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Dolores (Notre-Dame des Sept Douleurs)

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Dolores (Notre-Dame des Sept Douleurs)

"Dolores (Notre-Dame des Sept Douleurs)" is a poem by A. C. Swinburne first published in his 1866 Poems and Ballads. The poem, in 440 lines, regards the figure of the titular "Dolores, Our Lady of Pain", thus named at the close of many of its stanzas.

Contents

  • Themes 1
  • Meter 2
  • Controversial aspects 3
  • Related works 4
  • See also 5
  • External links 6

Themes

The speaker of the poem is the voice of a besotted lover, faced with, and lamenting, Swinburne's particular ruthless and grim representation of the sacred feminine, embodied here as the Lady of Pain. In these respects, the poem shares its central themes with "Satia te Sanguine" from the same 1866 collection, as does it similarly share its sadomasochistic imagery with that poem and many others within Swinburne's corpus.

Meter

The poem's meter is a fairly regular anapestic trimeter with some use of iambs and the final line of each stanza containing only two feet. It uses an eight line stanza with the rhyme scheme ABABCDCD and regularly uses feminine rhyme for the A and C rhymes, often rhyming the name "Dolores". A considerable quantity of catalexis is present, but this is fairly regular in its application. The poem, like a number of others by Swinburne, is notable for its use of anapestic verse to create a serious and somber mood rather than the comic effect for which anapests are more commonly encountered in English, as in the limerick.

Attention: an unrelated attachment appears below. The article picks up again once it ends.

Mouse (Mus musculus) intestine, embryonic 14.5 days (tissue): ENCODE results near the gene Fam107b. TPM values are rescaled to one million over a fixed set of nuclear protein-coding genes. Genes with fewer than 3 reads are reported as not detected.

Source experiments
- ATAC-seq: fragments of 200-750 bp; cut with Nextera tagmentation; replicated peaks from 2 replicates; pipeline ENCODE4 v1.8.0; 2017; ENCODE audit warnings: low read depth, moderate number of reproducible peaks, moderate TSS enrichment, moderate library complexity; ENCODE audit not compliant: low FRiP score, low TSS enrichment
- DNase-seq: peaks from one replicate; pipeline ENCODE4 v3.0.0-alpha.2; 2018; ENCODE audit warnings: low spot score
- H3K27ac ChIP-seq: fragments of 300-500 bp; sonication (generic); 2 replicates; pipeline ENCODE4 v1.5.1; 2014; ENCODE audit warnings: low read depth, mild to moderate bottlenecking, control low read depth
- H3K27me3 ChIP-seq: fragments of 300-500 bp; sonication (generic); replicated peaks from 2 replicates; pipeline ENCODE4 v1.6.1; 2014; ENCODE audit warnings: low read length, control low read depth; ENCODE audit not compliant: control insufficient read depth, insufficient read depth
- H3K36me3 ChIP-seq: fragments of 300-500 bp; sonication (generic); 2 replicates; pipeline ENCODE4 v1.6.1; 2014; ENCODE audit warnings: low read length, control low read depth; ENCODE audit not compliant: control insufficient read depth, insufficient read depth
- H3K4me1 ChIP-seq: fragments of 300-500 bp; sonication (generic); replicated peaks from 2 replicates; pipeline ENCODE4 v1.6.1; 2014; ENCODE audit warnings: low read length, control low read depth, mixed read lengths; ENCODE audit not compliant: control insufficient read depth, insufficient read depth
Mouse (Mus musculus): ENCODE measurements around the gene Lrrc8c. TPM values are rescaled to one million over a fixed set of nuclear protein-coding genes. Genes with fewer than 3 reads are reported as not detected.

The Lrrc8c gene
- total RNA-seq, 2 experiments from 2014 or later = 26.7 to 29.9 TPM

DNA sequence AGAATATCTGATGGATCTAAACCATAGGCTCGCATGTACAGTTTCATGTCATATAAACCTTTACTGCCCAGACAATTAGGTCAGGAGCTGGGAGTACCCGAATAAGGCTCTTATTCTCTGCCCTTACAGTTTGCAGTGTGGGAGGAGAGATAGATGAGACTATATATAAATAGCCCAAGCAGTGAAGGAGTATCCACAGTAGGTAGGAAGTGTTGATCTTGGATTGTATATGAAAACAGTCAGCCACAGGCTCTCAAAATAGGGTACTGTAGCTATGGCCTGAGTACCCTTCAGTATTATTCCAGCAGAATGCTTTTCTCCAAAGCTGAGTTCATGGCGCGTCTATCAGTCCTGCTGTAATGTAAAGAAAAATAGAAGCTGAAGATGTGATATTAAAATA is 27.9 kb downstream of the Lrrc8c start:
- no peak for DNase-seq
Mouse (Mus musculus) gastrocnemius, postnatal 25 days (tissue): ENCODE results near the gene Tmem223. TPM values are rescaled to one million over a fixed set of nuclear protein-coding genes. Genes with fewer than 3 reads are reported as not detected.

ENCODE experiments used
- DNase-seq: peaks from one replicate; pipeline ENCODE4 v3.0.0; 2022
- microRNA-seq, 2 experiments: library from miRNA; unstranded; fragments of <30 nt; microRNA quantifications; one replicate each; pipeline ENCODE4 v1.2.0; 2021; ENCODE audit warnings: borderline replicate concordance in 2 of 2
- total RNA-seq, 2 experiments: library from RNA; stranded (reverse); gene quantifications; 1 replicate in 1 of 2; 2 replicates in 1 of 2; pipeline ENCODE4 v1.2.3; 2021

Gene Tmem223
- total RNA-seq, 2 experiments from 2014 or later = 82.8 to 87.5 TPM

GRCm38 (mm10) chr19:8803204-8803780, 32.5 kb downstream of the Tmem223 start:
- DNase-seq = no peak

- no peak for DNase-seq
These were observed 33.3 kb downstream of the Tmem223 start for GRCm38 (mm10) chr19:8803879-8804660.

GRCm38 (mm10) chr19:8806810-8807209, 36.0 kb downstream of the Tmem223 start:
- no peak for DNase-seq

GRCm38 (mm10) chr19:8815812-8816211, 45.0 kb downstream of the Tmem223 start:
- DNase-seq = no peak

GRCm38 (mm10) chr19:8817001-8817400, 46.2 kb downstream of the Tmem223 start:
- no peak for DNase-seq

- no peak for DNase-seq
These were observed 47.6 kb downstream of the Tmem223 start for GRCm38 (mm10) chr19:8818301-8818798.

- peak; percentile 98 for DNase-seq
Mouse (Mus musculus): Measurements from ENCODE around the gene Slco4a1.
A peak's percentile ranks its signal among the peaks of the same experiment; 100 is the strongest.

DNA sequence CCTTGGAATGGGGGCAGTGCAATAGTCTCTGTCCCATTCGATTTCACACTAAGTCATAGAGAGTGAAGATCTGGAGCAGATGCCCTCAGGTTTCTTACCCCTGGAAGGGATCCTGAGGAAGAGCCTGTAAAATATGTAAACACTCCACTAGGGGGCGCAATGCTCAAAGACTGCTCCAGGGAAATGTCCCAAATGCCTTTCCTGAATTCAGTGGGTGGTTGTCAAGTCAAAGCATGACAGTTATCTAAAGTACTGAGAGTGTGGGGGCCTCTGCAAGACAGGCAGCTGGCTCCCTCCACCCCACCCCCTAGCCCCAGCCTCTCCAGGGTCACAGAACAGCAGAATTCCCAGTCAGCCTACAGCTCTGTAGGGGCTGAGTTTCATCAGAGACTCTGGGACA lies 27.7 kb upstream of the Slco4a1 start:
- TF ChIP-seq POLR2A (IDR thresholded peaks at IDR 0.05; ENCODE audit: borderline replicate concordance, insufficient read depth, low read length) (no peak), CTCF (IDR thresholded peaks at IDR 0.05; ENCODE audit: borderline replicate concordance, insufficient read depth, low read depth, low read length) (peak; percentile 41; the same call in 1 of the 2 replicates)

Controversial aspects

The poem demonstrates most of the controversial themes for which Swinburne became notorious. It conflates the cruel yet libidinous pagan goddess figure of Dolores, the Lady of Pain with Mary, Mother of Jesus and associates the poem itself, through its parenthetical titular text (Notre-Dame des Sept Douleurs, i.e., "Our Lady of Seven Sorrows") with the Seven Dolours of the Virgin. It laments the passing of the worship of classical deities in favour of Christian morality (277 What ailed us, O gods, to desert you | For creeds that refuse and restrain?), a theme more fully elaborated in Swinburne's "Hymn to Proserpine". Finally, sadomasochistic themes and characteristics are attributed to the Lady of Pain throughout (397 I could hurt thee — but pain would delight thee, etc.)

Related works

The poem was parodied in 1872 by Arthur Clement Hilton, then a student at Cambridge, in his poem "Octopus", which substitutes the character of the Lady of Pain for that of the titular mollusc. Where Swinburne begins his poem, in describing the Lady of Pain, "Cold eyelids that hide like a jewel | Hard eyes that grow soft for an hour", Hilton begins "Strange beauty, eight-limbed and eight-handed, | Whence camest to dazzle our eyes?".

The Planescape campaign setting of Dungeons & Dragons features a character called the Lady of Pain, which may have been inspired by the poem's central character.

The short comics story "How They Met Themselves", by Neil Gaiman (originally published in Vertigo: Winter's Edge #3, reprinted in Absolute Sandman Volume III, pp. 510-519), tells how Swinburne wrote the poem after meeting Desire, who only told him that its name begins with a "D".

In his book Dylan's Visions of Sin, literary critic Christopher Ricks shows many parallels and a possible influence on Bob Dylan's song "Sad Eyed Lady of the Lowlands".

The fourth stanza of the poem was read by the character The Matrix Online.

See also

External links

  • Text and Commentary
  • Hilton's "Octopus"
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